There's a new science-fiction book reviewer at the New York Times. Dave Itzkoff replaces Gerald Jonas, who ably, sensibly, and enthusiastically covered the genre for many years, even as the Gray Lady trimmed down its coverage. (Unless your name is Margaret Atwood or John Updike, in which case whatever you write can certainly never be called science-fiction, even if you set it in the future, with robots and everything, because you are of course a serious artist and not a genre hack).
Itzkoff's first column is a review of David Marusek's acclaimed debut novel, Counting Heads, and it contains more than a few positive blurbs we'll probably see splashed across the paperback edition. I haven't read Marusek's book so I can't really comment on Itzkoff's opinion.
But as many bloggers and websites point out, a deeper reading of this debut review raises several troubling issues, the first and foremost being that Itzkoff seems to believe science-fiction is all about David Itzkoff, and not the rest of humanity. He's cranky, he's mildly hip (or trying to be), and like the 17th-century Catholic Church, he appears to believe the universe revolves around him. Here's but a sample:
As that lone subway traveler who still occasionally rides to work brandishing a dog-eared edition of "A Canticle for Leibowitz" or "The Illustrated Man," I realize I'll never enjoy even a fraction of the social standing afforded to the umpteenth passenger who is just now cracking open a mint-condition copy of "The Kite Runner" or a fresh paperback of "A Million Little Pieces" purchased after it was discredited, and I don't expect this to change any time soon.
But what truly shames me is that I cannot turn to any of these people, or to my friends, or to you, and say: Whether you read books because you have a genuine, lifelong passion for literature or because a feisty woman in Chicago tells you to — you should pick up this new work of science fiction I just finished reading, because you will enjoy it as much as I did.
Um, yes, he's being completely serious here. Not only is he worried about the goddamned book he's holding on the subway and how it must look to the outside world ... he's absolutely certain you'd react to a given book in the exact same way he does. If only you'd look past the rocketship on the cover.
What we have here is a self-obsessed critic who admits he doesn't understand that criticism is entirely subjective. What one likes, another may loathe ... and the best critics are those who make you think even when you disagree with them.
(A side note: literally every edition I've seen of these Miller and Bradbury novels sport beautifully illustrated covers that, even if you accept the foolish belief that book selection reveals social standing, wouldn't lead any onlooker to think: hey, that's some silly-lookin' sci-fi you got there, pardner!)
And a good critic is someone who, to be blunt, knows what they're doing. Itzkoff's accompanying list of 10 essential sci-fi novels is scattershot, dubious, and in no way a good reflection of the genre's strengths. For example, most of his choices were written in the 1960s, certainly a vibrant decade for the field, but by no means the only one. As others have pointed out, the China Mieville short story collection is a totally random oddity (not because it's bad, but because Mieville's dense, gargantuan novels are where he's making his true mark). And oh yeah, no women or minority writers are represented. He also throws in a graphic novel (a good one, but still a choice that reeks of hipness and not critical thinking) and, of all things, a non-fiction book about the Twilight Zone TV series. These are his "essentials" of the genre, and it's a pretty weak and shallow offering.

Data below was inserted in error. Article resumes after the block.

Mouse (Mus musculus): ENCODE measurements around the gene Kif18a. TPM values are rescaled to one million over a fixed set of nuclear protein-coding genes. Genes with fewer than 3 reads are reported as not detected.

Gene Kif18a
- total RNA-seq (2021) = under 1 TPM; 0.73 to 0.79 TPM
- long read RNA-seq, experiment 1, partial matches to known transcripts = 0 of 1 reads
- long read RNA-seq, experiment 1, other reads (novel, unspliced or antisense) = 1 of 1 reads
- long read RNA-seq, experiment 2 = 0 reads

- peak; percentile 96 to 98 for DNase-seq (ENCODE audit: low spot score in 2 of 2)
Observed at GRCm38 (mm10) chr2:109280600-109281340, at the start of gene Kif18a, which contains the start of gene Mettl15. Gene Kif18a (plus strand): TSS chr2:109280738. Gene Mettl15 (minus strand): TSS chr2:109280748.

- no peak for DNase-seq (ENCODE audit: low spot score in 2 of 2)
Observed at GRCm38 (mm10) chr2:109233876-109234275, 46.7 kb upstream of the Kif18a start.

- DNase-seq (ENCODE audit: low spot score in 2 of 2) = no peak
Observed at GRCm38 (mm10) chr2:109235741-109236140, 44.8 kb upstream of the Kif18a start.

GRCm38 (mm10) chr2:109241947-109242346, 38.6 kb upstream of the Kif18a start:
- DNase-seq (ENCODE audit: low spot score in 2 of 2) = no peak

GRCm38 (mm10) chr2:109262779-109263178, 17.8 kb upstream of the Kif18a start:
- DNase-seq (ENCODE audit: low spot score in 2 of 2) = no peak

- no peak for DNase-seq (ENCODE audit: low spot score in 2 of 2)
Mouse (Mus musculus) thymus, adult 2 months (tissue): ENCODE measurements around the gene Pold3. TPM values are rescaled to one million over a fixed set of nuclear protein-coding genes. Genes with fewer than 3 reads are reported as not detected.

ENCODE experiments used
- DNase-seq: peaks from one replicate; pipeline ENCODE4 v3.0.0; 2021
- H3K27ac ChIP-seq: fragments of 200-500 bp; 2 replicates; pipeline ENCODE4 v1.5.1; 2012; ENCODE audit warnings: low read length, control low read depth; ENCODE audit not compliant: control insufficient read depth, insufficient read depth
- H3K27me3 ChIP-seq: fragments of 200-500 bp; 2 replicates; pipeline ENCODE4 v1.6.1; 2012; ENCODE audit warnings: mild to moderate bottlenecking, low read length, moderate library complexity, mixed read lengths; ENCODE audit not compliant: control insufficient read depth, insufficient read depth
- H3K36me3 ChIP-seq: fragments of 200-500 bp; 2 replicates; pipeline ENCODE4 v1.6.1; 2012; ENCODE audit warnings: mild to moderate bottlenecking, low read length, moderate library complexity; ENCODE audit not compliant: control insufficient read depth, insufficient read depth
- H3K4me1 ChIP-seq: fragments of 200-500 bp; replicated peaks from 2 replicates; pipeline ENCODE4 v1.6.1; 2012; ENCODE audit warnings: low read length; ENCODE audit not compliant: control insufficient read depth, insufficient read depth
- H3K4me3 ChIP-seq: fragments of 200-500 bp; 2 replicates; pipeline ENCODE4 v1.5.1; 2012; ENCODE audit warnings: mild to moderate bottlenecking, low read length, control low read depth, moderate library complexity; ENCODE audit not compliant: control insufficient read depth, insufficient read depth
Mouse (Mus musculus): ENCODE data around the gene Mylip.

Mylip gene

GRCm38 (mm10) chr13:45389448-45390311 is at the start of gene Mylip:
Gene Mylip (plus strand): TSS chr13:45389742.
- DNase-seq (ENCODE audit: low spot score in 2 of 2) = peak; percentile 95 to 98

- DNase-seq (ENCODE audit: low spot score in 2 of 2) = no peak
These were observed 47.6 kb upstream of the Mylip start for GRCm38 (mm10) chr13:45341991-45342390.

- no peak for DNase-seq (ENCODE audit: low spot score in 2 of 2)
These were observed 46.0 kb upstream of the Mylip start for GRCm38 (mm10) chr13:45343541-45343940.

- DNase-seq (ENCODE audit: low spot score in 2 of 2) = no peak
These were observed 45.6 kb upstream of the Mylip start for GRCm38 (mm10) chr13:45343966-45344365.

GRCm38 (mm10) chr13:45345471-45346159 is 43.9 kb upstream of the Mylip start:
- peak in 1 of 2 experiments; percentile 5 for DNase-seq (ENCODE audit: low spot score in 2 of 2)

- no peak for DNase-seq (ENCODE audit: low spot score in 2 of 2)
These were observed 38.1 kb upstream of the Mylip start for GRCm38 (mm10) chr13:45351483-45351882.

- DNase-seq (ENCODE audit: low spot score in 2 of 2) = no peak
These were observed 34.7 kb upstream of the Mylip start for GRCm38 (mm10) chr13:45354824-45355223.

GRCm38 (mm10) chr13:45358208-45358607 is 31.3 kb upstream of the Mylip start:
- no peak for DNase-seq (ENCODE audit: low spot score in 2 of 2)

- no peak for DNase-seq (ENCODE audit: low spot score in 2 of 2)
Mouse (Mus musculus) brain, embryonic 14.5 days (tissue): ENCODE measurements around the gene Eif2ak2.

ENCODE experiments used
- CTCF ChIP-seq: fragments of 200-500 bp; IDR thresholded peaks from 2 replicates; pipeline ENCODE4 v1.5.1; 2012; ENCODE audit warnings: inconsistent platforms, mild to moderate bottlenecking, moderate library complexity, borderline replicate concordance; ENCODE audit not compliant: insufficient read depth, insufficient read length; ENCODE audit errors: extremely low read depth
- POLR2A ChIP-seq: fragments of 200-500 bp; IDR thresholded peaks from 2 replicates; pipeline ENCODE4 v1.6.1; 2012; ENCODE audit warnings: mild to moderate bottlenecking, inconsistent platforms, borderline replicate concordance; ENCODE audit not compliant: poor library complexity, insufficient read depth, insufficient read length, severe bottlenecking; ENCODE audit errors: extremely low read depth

As editor Andrew Wheeler notes: "This is the 'best-of' list of the guy who read some SF in college, and didn't engage in it terribly deeply ... the college bull-session reading list; the books that all the English majors in the dorm read in their spare time."
Wheeler concludes: "It's not that he just doesn't know the women; he doesn't know the Campbellian side, the New Wave, the Cyberpunks, the Space Opera resurgence -- he's uniformly unqualified."
It's a common reaction for science-fiction fans to cringe when the mainstream media pays attention to the field. Usually the focus isn't on the genre's rich and trailblazing heritage, but rather on its failings, cliched trappings, and unfortunate side-effects on pop culture (looky, a whole convention of people dressed like Spock!). So yeah, we're sensitive. Sometimes we really wish our ray guns actually worked, y'know? And where the hell's that rocket pack we've been promised for, what, eighty years now?!?
But when a flagship like the NYT hires a former Maxim editor to talk to the planet about something he doesn't seem to know or honestly care about ... a cultural and creative force whose impact and popularity can be clearly seen in the top-grossing movies of all time ... well, we cringers find our fears wholly justified. We're not being taken seriously with crap like this, and I guess we're just glad they didn't give the gig to Judy Miller (a noted sci-fi and fantasy author in her own twisted right).
Watching the web reaction to Itzkoff is certainly far more entertaining and enlightening than Itzkoff himself. We can, ironically, thank him and the NYT for encouraging something they clearly have no interest in: serious dialogue about science-fiction.